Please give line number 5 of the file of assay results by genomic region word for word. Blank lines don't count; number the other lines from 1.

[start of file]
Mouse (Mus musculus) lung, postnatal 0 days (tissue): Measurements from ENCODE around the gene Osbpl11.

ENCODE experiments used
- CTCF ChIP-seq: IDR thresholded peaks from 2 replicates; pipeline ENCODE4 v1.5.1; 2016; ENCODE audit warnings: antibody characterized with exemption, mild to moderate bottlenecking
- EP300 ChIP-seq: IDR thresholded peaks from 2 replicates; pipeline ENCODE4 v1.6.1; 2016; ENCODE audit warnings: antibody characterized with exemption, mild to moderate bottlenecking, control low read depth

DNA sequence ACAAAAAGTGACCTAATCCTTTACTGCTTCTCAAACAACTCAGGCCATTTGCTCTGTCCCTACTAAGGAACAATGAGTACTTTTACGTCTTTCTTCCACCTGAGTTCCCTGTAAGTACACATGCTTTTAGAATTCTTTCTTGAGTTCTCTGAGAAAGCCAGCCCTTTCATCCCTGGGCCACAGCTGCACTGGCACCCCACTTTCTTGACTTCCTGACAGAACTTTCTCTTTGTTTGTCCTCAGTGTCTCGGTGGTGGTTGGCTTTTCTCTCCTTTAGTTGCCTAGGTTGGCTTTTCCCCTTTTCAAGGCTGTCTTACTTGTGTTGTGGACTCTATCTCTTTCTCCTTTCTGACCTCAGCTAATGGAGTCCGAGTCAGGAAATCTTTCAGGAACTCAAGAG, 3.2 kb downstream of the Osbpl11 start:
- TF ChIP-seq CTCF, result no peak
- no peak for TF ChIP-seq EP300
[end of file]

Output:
DNA sequence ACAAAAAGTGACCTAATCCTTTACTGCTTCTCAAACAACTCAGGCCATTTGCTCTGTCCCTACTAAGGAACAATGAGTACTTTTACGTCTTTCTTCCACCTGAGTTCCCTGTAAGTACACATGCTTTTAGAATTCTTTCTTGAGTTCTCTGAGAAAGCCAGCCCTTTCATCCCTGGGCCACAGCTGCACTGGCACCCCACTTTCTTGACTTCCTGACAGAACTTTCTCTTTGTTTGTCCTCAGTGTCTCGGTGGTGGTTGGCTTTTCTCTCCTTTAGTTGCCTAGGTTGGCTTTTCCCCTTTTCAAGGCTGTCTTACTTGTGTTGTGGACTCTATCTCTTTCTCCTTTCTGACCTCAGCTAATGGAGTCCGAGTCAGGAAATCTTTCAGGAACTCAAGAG, 3.2 kb downstream of the Osbpl11 start: